I have provided a number of tools in this blog site that help transcend fear and the stress it generates. Scan through the entries and find one that suits you. A little practice can produce a big result.

The Power to Move Mountains

All of the great spiritual masters see the same enormous capacity in each and every one of us. The Buddha says that your mind is naturally illuminated. Jesus says you are the light of the world. Muhammad says heaven is nearer to any of you than the strap of your shoe.

All the sages tell us that if you read between the lines of the story that anxiety and stress script, you begin to discern the voice of sanity called peace, quieting, focusing and unifying your mind. They point to peace as the foundation from which a natural state of joy arises to express and extend the creative force in you that can achieve anything.

They say behind all the conditions of poor health, broken hearts and personal failure there is a power inside that can move mountains on the outside, regardless of circumstances,

So why isn’t this our usual experience? What happened?

Fear is what happened.

“Our deepest fear,” states Marianne Williamson in A Return to Love, “is not that we are inadequate. Our deepest fear is that we are powerful beyond measure. It is our light, not our darkness, that most frightens us.”

The Trappist monk Thomas Merton echoes that sentiment: “Perhaps I am stronger than I think,” he wrote. “Perhaps I am even afraid of my strength and turn it against myself, thus making myself weak. . . . Perhaps I am most afraid of the strength of God in me.”

“Is a candle meant to be put under a bushel, or under a bed, and not to be set on a candlestick?” Jesus asked. Of course, we all know the answer. So what’s the problem?

I think most of us would say that our inner candle is under a bushel. The question is: How do you return the candle of your powerful nature to the candlestick of your life on earth, so your light can shine on this ordinary day and transform it into something extraordinary?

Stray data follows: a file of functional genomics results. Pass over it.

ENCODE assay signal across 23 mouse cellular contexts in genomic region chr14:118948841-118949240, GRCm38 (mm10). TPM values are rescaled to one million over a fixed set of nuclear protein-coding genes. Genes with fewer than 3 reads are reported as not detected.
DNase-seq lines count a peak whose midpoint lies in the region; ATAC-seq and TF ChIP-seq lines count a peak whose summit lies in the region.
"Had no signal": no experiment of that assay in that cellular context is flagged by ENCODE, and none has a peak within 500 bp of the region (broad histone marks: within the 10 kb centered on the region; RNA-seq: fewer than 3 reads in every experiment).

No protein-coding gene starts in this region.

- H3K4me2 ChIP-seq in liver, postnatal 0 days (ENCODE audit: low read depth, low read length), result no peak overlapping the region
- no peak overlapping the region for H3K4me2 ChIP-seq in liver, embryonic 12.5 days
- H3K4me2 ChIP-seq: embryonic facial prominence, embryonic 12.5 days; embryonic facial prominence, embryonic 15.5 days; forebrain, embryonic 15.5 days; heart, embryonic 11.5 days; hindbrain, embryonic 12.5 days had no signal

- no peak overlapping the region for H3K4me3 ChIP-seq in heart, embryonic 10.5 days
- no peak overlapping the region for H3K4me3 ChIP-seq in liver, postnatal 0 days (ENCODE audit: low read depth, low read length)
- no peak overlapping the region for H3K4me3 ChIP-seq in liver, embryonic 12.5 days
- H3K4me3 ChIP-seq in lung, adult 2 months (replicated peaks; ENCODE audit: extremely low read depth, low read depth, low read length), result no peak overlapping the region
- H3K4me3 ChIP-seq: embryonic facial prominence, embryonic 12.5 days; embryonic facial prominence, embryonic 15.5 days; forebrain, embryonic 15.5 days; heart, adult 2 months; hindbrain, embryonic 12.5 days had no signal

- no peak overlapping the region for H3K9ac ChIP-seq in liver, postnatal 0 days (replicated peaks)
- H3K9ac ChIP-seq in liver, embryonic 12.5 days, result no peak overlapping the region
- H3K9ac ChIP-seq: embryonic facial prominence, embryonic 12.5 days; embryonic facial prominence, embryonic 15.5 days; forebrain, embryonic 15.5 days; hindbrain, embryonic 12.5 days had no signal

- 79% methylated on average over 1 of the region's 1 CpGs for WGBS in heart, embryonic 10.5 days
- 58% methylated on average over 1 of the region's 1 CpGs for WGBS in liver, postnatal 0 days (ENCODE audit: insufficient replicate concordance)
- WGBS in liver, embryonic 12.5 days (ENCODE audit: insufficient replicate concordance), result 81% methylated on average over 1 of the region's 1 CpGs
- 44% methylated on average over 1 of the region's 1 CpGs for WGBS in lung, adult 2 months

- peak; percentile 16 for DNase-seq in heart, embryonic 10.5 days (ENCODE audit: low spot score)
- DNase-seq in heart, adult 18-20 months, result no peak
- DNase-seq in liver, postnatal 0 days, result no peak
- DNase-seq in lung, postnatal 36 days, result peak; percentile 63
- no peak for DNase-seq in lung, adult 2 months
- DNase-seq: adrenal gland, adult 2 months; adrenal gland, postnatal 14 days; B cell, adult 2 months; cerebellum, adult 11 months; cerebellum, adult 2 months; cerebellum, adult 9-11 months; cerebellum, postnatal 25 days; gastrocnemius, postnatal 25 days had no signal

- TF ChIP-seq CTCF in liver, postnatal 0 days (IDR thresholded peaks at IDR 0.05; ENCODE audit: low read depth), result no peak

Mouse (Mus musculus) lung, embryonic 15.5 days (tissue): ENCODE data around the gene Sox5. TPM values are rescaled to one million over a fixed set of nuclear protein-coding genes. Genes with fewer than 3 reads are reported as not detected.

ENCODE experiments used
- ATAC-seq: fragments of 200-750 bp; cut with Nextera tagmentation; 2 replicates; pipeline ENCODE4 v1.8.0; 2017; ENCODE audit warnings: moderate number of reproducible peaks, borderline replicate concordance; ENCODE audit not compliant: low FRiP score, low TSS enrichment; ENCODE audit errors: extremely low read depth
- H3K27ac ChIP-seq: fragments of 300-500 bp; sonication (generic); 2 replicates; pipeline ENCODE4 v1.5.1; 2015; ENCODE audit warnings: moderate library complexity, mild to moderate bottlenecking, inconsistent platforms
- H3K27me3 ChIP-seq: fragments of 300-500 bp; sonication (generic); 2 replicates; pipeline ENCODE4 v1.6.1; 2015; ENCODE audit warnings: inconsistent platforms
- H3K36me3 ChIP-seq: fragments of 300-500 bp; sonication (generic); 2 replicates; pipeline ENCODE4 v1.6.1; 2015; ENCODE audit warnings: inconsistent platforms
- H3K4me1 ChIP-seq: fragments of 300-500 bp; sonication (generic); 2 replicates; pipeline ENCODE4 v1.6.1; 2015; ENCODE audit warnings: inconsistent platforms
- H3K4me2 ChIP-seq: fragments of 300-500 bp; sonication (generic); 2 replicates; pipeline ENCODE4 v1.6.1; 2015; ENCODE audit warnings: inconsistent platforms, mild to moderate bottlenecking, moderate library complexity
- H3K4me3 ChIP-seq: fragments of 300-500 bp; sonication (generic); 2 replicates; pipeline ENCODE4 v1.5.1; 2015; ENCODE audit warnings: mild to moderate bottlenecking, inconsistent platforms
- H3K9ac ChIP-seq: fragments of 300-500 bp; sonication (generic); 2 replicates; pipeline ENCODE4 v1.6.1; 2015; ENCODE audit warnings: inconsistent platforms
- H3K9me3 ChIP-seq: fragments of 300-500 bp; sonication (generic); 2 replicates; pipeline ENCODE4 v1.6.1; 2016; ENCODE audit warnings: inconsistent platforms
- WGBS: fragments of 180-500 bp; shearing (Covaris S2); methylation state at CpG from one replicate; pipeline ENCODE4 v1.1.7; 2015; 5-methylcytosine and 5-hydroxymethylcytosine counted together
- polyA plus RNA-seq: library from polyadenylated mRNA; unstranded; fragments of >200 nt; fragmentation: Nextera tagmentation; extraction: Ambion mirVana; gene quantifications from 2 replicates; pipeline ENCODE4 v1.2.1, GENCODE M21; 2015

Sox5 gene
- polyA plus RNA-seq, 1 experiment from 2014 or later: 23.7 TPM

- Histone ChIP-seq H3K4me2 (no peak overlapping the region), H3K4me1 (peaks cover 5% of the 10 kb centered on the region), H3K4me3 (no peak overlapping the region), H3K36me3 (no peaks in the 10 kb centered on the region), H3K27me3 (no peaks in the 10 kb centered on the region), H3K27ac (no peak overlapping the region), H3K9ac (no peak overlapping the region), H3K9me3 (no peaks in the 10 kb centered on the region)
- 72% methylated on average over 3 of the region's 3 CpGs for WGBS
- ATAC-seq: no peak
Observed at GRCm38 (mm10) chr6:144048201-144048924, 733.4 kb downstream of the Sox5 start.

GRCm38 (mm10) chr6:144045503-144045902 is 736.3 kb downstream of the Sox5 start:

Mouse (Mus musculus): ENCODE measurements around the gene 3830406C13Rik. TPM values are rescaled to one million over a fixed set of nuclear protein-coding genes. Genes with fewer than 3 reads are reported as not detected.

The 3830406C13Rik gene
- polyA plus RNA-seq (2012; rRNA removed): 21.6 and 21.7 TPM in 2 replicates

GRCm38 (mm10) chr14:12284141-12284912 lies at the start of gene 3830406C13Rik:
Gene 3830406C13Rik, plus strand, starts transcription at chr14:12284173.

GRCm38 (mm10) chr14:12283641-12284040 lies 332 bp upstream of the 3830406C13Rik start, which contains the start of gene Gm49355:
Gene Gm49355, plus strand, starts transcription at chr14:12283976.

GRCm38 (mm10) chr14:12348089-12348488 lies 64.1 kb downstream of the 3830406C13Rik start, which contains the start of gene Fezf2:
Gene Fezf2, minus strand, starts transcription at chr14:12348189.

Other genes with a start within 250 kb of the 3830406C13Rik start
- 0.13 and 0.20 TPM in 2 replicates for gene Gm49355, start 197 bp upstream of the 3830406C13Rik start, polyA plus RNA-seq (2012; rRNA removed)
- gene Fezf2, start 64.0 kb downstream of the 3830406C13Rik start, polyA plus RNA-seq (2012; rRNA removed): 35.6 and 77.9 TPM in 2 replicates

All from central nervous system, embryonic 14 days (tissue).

Mercifully, it’s simpler than you might imagine. Your powerful nature can come back on line in a heartbeat. It’s rather miraculous that way. All you need to do is make peace the most important thing in the world. Choose peace until it flows into everything you do.

Human culture tends to wire most people’s brains for stress and fear and these demons undermine your powerful nature. Thus the first step is to rewire your brain. How? Again, by practicing being at peace, every day, all day long. Peace is the key. We mistake peace for complacency but, in actual fact, peace is incredibly dynamic. Peace as an attitude is neuroplastic, meaning it can rewire your brain to transcend stress and anxiety and generate the sanity that knows how to reclaim and lead from your powerful nature.

A Five-Second Drill That Turns On The Light

Here is a five-second drill you can do a few times a day to get you started:

  • Let everything go: All your problems, all your needs, all your dissatisfaction.
  • Casually relax into the quiet of your mind, freed of worry and complaint, and allow a feeling of peace to gently emerge.
  • Now imagine your mind becoming one with a Higher Power that possesses perfect intelligence.
  • Imagine sensing that this Higher Power holds you in the highest regard.
  • Allow yourself to be with this experience for 5 seconds or more, if you like.
  • Feel this perfect intelligence quieting, focusing and illuminateing your mind.

Close this exercise by valuing as golden whatever glimpse of illumination you received and allow the experience to encourage you to come back for more.

You can follow-up by practicing the four steps I have outline in Four Steps To the Good Life.